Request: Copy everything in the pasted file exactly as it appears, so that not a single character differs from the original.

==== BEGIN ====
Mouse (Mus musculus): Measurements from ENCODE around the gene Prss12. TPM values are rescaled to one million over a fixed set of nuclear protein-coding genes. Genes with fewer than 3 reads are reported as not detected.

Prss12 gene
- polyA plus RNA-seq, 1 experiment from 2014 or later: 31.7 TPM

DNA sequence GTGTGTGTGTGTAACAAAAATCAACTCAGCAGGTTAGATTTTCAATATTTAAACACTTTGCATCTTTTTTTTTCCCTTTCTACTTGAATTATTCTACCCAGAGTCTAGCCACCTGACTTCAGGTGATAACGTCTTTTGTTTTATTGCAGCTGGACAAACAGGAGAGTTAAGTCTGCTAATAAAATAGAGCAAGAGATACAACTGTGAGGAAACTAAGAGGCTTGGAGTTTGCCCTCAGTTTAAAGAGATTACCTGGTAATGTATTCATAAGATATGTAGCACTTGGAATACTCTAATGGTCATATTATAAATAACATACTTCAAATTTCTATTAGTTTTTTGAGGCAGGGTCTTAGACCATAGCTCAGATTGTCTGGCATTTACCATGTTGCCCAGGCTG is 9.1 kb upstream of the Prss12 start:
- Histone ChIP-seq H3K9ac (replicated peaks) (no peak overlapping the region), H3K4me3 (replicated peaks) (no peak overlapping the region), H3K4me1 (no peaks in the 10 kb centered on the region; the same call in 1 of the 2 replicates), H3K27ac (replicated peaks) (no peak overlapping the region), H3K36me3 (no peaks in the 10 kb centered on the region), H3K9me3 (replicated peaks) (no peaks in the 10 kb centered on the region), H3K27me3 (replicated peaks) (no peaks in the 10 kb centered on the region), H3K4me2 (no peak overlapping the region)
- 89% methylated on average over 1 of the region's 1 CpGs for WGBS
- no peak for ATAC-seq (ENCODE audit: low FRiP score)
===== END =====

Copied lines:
Mouse (Mus musculus): Measurements from ENCODE around the gene Prss12. TPM values are rescaled to one million over a fixed set of nuclear protein-coding genes. Genes with fewer than 3 reads are reported as not detected.

Prss12 gene
- polyA plus RNA-seq, 1 experiment from 2014 or later: 31.7 TPM

DNA sequence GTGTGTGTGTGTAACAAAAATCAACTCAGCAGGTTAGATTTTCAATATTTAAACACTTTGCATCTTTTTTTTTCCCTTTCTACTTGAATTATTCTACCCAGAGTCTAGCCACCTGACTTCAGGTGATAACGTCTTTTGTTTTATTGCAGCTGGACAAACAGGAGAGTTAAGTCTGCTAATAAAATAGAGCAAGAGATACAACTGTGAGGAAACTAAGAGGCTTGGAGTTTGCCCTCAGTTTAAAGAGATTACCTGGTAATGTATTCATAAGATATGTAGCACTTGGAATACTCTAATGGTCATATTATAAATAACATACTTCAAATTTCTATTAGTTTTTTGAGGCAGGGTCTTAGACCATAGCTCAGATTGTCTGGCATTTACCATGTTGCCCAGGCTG is 9.1 kb upstream of the Prss12 start:
- Histone ChIP-seq H3K9ac (replicated peaks) (no peak overlapping the region), H3K4me3 (replicated peaks) (no peak overlapping the region), H3K4me1 (no peaks in the 10 kb centered on the region; the same call in 1 of the 2 replicates), H3K27ac (replicated peaks) (no peak overlapping the region), H3K36me3 (no peaks in the 10 kb centered on the region), H3K9me3 (replicated peaks) (no peaks in the 10 kb centered on the region), H3K27me3 (replicated peaks) (no peaks in the 10 kb centered on the region), H3K4me2 (no peak overlapping the region)
- 89% methylated on average over 1 of the region's 1 CpGs for WGBS
- no peak for ATAC-seq (ENCODE audit: low FRiP score)